Sir Thomas Edward Gordon (Aberdeen 1832 - 1914)
Lake Victoria, Great Pamir, May 2nd, 1874
signed with initials ‘T.E.G.’ (lower left)
watercolour on paper
15.2 x 24.1 cm (6 x 9 ½ in)
Lieut. Col. T.E. Gordon, C.S.I., The Roof of the World, being the Narrative of a Journey over the high plateau of Tibet to the Russian frontier and the Oxus sources on Pamir, 1876, p. 155, [‘Great Pamir (Victoria) Lake - Eastern End’]
The present work depicts a Wakhi guide and horse resting at Great Pamir, and was sketched by Sir Thomas Edward Gordon during his expedition to Central Asia with John Moubray Trotter (1842-1924) and John Biddulph (1840-1921) in 1873-1874. Lake Victoria, Great Pamir, May 2nd, 1874 shows an expansive landscape on the shores of a lake, with a snow-capped mountain range undulating across the background. In the foreground, a bearded Wakhi, or Khik, rests while holding a tethered horse. The Wakhi people originate from Wakhan - now part of Afghanistan- though they also live in adjacent areas of Tajikistan, Xinjiang and the Hunza Valley of Pakistan. The Pamir Mountains are a Central Asian mountain range known since the Victorian period as the ‘roof of the world’ in reference to its great height. Lake Victoria, now known as Lake Zorkul, is located within the Pamir Mountain range and the Afghan-Tajik border runs along the lake from east to west, with the northern half belonging to Tajikistan.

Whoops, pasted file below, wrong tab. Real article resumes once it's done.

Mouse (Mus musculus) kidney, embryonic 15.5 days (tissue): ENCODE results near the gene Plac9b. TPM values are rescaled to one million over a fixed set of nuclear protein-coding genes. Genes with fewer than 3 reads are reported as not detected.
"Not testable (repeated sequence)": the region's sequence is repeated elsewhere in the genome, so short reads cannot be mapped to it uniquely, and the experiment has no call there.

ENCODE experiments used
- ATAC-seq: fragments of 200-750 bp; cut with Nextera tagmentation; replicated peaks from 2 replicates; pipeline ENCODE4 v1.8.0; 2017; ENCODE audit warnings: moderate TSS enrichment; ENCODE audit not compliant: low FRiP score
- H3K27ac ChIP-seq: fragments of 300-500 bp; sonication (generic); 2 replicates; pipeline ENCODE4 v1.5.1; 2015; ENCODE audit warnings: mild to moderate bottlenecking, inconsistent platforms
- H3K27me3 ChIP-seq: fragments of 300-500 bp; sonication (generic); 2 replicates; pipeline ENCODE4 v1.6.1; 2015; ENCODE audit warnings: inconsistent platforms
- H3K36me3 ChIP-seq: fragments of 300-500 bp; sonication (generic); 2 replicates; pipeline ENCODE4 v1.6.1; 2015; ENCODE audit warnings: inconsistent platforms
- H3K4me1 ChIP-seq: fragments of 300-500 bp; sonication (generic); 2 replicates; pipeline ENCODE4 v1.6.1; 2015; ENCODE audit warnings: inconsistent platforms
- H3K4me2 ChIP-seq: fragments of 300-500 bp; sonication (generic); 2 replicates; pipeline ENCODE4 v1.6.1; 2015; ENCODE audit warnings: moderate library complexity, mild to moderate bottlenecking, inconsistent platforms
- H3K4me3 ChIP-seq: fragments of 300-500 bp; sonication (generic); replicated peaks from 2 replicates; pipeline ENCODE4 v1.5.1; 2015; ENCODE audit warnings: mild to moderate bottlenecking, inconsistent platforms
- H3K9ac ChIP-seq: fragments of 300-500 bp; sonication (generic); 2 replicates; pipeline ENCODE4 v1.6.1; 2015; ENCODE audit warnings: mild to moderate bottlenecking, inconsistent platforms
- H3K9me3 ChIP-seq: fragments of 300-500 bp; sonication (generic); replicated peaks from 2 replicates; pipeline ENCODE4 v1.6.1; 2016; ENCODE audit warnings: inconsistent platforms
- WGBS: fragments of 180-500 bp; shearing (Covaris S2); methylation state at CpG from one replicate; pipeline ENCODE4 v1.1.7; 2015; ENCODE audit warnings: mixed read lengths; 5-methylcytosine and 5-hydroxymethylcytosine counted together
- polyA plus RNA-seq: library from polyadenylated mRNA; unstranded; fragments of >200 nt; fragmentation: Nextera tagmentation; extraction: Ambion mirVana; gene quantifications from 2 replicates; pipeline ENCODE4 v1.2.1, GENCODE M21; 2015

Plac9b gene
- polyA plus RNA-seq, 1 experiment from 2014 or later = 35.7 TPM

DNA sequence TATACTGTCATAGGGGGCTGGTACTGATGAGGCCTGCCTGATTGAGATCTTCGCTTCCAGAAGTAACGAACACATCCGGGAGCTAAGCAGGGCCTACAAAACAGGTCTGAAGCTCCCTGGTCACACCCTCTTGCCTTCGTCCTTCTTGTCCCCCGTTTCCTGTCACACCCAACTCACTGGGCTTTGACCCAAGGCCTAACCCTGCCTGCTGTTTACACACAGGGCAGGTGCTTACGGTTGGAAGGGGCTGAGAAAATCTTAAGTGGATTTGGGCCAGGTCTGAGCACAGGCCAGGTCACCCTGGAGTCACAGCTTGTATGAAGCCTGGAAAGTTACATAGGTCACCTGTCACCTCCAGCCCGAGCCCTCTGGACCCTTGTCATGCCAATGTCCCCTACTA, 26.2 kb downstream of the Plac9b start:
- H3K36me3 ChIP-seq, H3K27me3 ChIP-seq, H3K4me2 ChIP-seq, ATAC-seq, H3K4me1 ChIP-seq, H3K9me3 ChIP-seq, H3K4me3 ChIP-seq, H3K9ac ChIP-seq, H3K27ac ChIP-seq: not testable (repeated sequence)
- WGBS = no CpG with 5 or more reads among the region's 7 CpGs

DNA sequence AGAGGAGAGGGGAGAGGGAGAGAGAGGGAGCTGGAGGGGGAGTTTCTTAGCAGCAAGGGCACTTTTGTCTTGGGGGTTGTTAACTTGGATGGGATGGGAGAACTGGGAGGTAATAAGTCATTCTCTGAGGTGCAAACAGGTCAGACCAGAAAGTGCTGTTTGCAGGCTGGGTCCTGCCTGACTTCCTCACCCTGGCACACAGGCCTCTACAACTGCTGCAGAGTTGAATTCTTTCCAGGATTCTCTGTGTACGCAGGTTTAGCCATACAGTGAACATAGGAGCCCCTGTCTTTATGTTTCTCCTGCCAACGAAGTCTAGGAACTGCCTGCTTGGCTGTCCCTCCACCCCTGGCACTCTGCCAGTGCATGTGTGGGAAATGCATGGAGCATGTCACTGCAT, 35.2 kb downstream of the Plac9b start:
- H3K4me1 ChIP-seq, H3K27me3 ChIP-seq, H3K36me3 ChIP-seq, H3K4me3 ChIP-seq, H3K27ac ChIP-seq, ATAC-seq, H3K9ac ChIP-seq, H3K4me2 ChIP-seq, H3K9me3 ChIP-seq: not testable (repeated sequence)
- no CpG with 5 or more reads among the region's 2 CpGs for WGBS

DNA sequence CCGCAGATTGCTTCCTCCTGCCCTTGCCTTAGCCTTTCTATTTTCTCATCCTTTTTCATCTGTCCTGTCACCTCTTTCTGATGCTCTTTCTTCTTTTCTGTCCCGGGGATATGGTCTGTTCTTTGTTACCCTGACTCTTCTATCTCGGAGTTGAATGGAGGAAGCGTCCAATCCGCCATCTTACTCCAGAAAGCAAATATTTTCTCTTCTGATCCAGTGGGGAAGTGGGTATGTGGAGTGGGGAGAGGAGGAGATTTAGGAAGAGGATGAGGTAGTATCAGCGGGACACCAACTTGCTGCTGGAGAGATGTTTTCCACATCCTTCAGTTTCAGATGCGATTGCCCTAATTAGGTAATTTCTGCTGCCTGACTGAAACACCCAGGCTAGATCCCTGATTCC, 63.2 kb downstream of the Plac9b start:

Gordon’s expedition travelled from Leh on the Indus, across the Karakoram to the little explored region of eastern Turkestan, carrying out map-making for the army and playing a vital role in what would become known as ‘The Great Game’, in the High Asian buffer zones between the British and Russian empires. Gordon wrote, ‘my book... makes no pretension to be in any way a record of scientific exploration: it merely relates to what fell under “every-day” observation... The idea of writing it was suggested by my sketches forming such a complete series “from the Indus to the Oxus” as to merit publication simply on the ground of representing to a very great extent life and scenery never before pictured... The whole of the illustrations (with the exception of four coloured plates) are facsimile copies of my sketches made on the spot.’¹
Gordon was born on 12th January 1832 in Aberdeen and was a twin son of Captain William Gordon (1788-1834) of the 2nd Queen’s Royal Regiment. His father served in the Peninsular War in Spain, and was married at Santarem, in 1818, to Marianna Carlotta Loi, daughter of Lois Congalvea de Mello, a government official in the province of Estremadura. Alongside his twin brother, Sir John James Hood Gordon, Thomas entered the army, joining the 29th Regiment of Foot on 21st August, 1849, and served in the Indian Mutiny campaign of 1857-1858. He subsequently became Military Attaché and Oriental Secretary to Her Majesty’s Legation in Tehran. During his visits to Persia he decided to publish an account of his journey with the intention of displaying, through his observations and illustrations, evidence of the ‘progress and improvement’ he found. In 1896 his work, Persia Revisited, was published. He died in 1914.
¹ Lieut. Col. T.E. Gordon, (see Literature), pp. v-vi.